To compute degree days using the double-triangle and double-sine methods, we need to first add a column to our temperature table for the “day after” minimum temperature. That’s because these methods use the minimum temperature of the next day to better model cooling in the afternoon and evening hours.

We can add the next-day minimum temperature to our table with a little dplyr.

```
<- espartoa_temp %>%
espartoa_temp2 mutate(tmin_next = lead(tmin, n = 1))
%>% head()
espartoa_temp2 #> station date tmin tmax tmin_next
#> 1 Esparto.A 2020-01-01 38 55 36
#> 2 Esparto.A 2020-01-02 36 67 33
#> 3 Esparto.A 2020-01-03 33 59 37
#> 4 Esparto.A 2020-01-04 37 59 38
#> 5 Esparto.A 2020-01-05 38 63 36
#> 6 Esparto.A 2020-01-06 36 58 30
```

The double-triangle and double-sine methods can be computed with
`dd_dbl_tri()`

and `dd_dbl_sine()`

.

```
<- espartoa_temp2 %>%
espartoa_dd2 mutate(dbl_tri = dd_dbl_tri(daily_min = tmin, daily_max = tmax, nextday_min = tmin_next,
thresh_low = thresh_low, thresh_up = thresh_up),
dbl_sine = dd_dbl_sine(daily_min = tmin, daily_max = tmax, nextday_min = tmin_next,
thresh_low = thresh_low, thresh_up = thresh_up))
#> - using double triangle method
#> - using double sine method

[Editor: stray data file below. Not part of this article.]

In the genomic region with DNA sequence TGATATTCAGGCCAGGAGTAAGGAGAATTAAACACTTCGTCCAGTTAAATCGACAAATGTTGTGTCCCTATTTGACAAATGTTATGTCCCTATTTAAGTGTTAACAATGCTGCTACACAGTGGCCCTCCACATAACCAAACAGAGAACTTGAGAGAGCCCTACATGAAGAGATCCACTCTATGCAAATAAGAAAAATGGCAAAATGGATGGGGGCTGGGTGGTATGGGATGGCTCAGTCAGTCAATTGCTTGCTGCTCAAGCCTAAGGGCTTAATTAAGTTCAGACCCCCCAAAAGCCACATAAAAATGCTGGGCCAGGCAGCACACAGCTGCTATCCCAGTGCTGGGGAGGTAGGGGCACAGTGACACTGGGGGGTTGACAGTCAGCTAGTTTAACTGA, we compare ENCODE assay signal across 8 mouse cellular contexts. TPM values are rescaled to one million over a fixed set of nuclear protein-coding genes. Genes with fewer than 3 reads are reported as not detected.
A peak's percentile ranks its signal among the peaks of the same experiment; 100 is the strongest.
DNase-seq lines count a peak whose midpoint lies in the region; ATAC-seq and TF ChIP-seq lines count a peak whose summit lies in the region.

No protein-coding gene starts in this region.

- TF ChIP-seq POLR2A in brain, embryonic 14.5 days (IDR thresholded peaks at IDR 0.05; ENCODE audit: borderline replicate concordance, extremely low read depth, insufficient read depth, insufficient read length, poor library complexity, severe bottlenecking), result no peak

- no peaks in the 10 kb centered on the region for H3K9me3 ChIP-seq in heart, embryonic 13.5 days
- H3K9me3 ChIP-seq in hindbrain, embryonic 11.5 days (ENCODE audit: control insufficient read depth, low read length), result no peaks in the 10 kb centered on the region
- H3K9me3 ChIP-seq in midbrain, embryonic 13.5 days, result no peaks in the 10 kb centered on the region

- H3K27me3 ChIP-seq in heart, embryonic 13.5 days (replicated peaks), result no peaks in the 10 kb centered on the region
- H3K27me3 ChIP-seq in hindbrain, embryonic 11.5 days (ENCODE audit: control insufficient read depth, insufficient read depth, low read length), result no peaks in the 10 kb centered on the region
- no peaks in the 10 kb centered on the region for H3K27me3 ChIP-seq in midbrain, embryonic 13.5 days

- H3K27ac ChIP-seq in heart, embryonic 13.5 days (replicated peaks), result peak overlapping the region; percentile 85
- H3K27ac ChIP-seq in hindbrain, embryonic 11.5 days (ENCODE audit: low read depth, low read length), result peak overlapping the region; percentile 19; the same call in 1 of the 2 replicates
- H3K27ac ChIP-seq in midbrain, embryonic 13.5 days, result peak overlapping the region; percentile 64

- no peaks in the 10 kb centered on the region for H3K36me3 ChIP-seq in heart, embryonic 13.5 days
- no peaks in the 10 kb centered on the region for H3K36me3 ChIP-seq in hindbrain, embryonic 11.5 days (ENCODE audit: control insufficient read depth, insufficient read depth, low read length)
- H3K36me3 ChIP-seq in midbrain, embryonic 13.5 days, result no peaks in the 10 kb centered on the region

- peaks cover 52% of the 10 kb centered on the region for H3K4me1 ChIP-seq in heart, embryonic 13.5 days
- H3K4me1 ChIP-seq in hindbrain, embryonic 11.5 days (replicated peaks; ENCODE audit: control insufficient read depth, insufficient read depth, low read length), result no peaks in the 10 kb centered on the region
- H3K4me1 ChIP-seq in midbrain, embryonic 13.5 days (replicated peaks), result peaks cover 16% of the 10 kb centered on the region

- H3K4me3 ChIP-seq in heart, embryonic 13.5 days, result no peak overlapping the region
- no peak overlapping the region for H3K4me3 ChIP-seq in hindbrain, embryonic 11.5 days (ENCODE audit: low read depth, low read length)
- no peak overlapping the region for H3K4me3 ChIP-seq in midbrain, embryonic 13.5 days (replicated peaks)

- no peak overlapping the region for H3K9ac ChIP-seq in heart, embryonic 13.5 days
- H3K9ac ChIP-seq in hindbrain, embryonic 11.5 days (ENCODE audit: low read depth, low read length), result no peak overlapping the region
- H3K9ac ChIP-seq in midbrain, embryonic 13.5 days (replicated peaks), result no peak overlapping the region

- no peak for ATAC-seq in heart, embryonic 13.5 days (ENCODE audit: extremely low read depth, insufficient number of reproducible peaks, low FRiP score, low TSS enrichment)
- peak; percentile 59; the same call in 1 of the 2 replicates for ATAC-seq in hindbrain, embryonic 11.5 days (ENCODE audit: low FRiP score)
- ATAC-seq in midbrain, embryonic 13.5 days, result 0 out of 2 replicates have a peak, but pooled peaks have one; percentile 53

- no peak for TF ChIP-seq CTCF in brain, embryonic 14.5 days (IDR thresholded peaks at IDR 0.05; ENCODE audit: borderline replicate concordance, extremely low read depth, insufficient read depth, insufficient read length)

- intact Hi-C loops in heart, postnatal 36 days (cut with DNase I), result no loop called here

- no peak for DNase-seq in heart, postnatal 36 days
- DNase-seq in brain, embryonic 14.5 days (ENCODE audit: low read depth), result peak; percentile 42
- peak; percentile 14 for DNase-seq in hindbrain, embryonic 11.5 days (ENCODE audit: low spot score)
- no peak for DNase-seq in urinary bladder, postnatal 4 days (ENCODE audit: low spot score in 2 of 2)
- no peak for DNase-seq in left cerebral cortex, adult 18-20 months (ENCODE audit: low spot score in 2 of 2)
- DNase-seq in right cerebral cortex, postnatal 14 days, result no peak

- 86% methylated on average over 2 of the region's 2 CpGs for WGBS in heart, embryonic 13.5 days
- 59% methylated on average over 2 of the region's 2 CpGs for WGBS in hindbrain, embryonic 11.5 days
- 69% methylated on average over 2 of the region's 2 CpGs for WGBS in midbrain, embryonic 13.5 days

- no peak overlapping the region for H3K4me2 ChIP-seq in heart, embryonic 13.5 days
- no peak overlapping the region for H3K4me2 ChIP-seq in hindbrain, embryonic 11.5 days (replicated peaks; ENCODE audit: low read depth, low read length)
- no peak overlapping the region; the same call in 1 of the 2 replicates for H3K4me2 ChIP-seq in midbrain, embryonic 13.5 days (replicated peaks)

%>% head()
espartoa_dd2 #> station date tmin tmax tmin_next dbl_tri dbl_sine
#> 1 Esparto.A 2020-01-01 38 55 36 0.00 0.00
#> 2 Esparto.A 2020-01-02 36 67 33 2.22 3.23
#> 3 Esparto.A 2020-01-03 33 59 37 0.34 0.71
#> 4 Esparto.A 2020-01-04 37 59 38 0.37 0.75
#> 5 Esparto.A 2020-01-05 38 63 36 1.23 1.95
#> 6 Esparto.A 2020-01-06 36 58 30 0.18 0.45
```

Zalom, F.G., P.B. Goodell, L.T. Wilson, W.W. Barnett, and W.J.
Bentley. 1983. *Degree-days: The calculation and use of heat units in
pest management*. UC DANR Leaflet 21373. Available from Hathi
Trust.

McMaster, G. S., and Wilhelm, W. W. 1997. *Growing degree-days:
one equation, two interpretations*. Agricultural and forest
meteorology, 87(4), 291-300. Available from unl.edu

Roltsch, W. J.; Zalom, F. G.; Strawn, A. J.; Strand, J. F.; Pitcairn,
M. J. 1999. *Evaluation of several degree-day estimation methods in
California climates*. Int. J. Biometeorol. 42:169-176. https://doi.org/10.1007/s004840050101